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Sparks v. Gallos

New Jersey Supreme Court

Decided: June 6, 1966.


For reversal and remandment -- Chief Justice Weintraub and Justices Jacobs, Francis, Proctor, Hall and Schettino. For affirmance -- None. The opinion of the court was delivered by Jacobs, J.


[47 NJ Page 297]

The plaintiff, a limited partnership of the State of New York, is a stock brokerage firm having its principal offices in the City of New York and a branch office in Morristown, New Jersey. As a result of a telephone call from the Morristown office, the defendant, a resident of Roselle, Union County, New Jersey, ordered 1,000 shares of Econo-Car International stock on the New York over-the-counter market. Pursuant to this direction, the plaintiff made over-the-counter purchases in New York aggregating 1,000 shares on the defendant's account and sent confirmation slips directly from its New York offices to the defendant at his Roselle address. A dispute arose as to the purchase price and the defendant refused to pay for the shares. After giving notice, the plaintiff sold the shares on the New York over-the-counter market with a resulting net loss of $840.64.

In due course, the plaintiff brought an action against the defendant in the New York City Civil Court seeking recovery of the $840.64. Service of the summons and complaint was made personally on the defendant at his residence in Roselle by the Union County Sheriff's office. This was done pursuant to section 404 of the New York City Civil Court Act which provides that the court may exercise personal jurisdiction over a nonresident as to a cause of action arising from any of the acts enumerated in the section, where the nonresident, in person or through an agent, "transacts any business within the city of New York." Apart from its territorial restrictions, section 404 is identical with New York State's "long arm" statute (CPLR § 302). See Longines-Wittnauer Watch Co. v. Barnes & Reinecke, Inc., 15 N.Y. 2 d 443, 261 N.Y.S. 2 d 8, 209 N.E. 2 d 68 (1965), certiorari denied Estwing Mfg. Co. v. Singer, 382 U.S. 905, 86 S. Ct. 241, 15 L. Ed. 2 d 158.

The defendant failed to answer the New York action and judgment by default was entered against him in the New York City Civil Court. Thereafter the plaintiff brought a New Jersey action in the Union County District Court founded on the New York judgment. The defendant's answer

[47 NJ Page 298]

denied the jurisdiction of the New York court over him and cross motions for summary judgment were then made by the parties. The District Court denied the plaintiff's motion, granted the defendant's motion, and entered judgment in the defendant's favor. The plaintiff filed its notice of appeal to the Appellate Division and the parties entered into an agreed statement in lieu of record under R.R. 1:6-2. We certified before argument was heard in the Appellate Division. R.R. 1:10-1(a).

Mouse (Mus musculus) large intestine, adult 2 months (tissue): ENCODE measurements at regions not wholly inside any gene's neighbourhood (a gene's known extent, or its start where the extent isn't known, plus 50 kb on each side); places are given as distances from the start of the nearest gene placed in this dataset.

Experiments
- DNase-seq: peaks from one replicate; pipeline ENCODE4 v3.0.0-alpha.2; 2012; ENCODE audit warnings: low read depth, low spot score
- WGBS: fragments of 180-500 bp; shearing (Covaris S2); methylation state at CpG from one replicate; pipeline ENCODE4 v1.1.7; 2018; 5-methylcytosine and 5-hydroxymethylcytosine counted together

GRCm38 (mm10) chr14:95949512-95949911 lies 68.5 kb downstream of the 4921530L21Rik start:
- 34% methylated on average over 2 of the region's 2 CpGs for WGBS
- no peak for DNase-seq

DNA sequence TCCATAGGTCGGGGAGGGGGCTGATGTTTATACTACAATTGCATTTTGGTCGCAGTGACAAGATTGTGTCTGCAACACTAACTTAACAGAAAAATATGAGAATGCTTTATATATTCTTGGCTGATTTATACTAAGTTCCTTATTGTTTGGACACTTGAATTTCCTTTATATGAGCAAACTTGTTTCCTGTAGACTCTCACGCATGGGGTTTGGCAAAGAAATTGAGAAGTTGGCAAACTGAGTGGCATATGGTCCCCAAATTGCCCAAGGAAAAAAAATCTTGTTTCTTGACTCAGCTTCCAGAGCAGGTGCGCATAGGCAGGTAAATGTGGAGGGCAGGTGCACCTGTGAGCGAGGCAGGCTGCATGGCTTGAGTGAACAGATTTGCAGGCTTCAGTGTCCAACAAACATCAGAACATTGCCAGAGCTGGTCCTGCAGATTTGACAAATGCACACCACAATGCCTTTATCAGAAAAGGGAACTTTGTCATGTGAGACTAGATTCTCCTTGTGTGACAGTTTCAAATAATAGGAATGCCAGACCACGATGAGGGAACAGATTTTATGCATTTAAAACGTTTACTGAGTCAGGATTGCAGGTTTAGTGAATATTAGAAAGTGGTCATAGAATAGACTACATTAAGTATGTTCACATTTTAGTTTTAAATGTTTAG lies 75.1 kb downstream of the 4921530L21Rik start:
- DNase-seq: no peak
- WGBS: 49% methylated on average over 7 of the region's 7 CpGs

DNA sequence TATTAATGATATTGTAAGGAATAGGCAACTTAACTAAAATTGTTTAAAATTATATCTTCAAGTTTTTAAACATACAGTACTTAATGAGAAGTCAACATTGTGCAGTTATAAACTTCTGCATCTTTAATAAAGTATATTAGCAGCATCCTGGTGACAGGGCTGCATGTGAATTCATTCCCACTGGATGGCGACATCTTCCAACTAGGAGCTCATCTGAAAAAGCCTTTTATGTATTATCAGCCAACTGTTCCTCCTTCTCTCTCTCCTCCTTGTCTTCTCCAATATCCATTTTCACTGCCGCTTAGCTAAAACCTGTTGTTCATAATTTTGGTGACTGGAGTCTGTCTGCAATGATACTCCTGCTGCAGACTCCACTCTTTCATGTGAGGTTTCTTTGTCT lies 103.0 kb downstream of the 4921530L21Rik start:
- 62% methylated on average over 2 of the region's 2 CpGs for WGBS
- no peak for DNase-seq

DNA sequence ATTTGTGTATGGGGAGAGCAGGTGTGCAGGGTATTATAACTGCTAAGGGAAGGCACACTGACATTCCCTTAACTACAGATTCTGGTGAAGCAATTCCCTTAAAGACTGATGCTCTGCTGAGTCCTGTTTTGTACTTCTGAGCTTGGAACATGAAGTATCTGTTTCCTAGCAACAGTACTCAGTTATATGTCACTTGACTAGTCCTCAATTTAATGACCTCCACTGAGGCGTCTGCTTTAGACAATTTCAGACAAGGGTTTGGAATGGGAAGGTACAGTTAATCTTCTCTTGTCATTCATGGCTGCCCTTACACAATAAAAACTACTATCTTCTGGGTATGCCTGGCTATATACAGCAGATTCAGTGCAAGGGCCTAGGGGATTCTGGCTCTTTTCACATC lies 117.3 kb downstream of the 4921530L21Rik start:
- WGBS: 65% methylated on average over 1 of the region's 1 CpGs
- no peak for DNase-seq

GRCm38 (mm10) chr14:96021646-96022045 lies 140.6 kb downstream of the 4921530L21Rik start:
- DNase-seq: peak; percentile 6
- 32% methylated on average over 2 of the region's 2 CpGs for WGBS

In granting summary judgment, the District Court took the position that under Pennoyer v. Neff, 95 U.S. 714, 24 L. Ed. 565 (1878), New York could not constitutionally exercise jurisdiction over the defendant without serving him with process within its territorial limits. It expressed awareness of the holdings in cases such as International Shoe Co. v. State of Washington, 326 U.S. 310, 66 S. Ct. 154, 90 L. Ed. 95 (1945), and McGee v. International Life Ins. Co., 355 U.S. 220, 78 S. Ct. 199, 2 L. Ed. 2 d 223 (1957), which displaced the rigid requirements of Pennoyer with a more flexible standard resting largely on minimal contacts and notions of fair play and substantial justice. But it concluded that those holdings apply only to nonresident corporations and are "inapplicable to individuals, per se, where personal liability is sought." Compare Gibson and Freeman, "Business Associations," 50 Va. L. Rev. 1265, 1271-1276 (1964), with Smithers, "Virginia's 'Long Arm' Statute: An Argument for Constitutionality of Jurisdiction Over Nonresident Individuals," 51 Va. L. Rev. 712 (1965). In meeting the ground advanced for the decision below, the plaintiff urges that the District Court was mistaken in determining "that different constitutional rules apply to a State's power to have process served upon out-of-state corporations and upon out-of-state individuals." See Owens v. Superior Court of Los Angeles County, 52 Cal. 2 d 822, 831, 345 P. 2 d 921, 924-925 (1959); Kurland, "The Supreme Court, The Due Process Clause and The In Personam Jurisdiction of State Courts -- From Pennoyer to Denckla: A Review," 25 U. Chi. L. Rev. 569, 609

[47 NJ Page 299]

(1958); Currie, "The Growth of the 'Long Arm'," 1963 U. Ill. L.F. 533, 560-561; Note, "The Virginia "Long Arm' Statute," 51 Va. L. Rev. 719, 729 (1965).

In Pennoyer the court held that a state's power to render a personal judgment against a nonresident defendant must be rested on his presence within the state when served or upon his consent to the exercise of its jurisdiction. In later years fictive terminology such as constructive presence and implied consent was invoked in aid of the state's power; thus foreign corporations which did business within the state were said to be constructively present or to have impliedly consented (cf. Kurland, supra, at pp. 577-586); and individuals who used the state's highways or engaged in certain business therein were said to have subjected themselves in similar manner to the state's jurisdiction. See Hess v. Pawloski, 274 U.S. 352, 47 S. Ct. 632, 71 L. Ed. 1091 (1927); Henry L. Doherty & Co. v. Goodman, 294 U.S. 623, 55 S. Ct. 553, 79 L. Ed. 1097 (1935). In International Shoe Co. v. State of Washington, supra, the Supreme Court discarded all of the earlier talk of constructive presence and implied consent and expressed the modern test of jurisdiction which openly rests on considerations of fairness and reasonableness in the light of the defendant's contacts with the forum state. 326 U.S., at p. 316, 66 S. Ct., at p. 154, 90 L. Ed., at p. 102.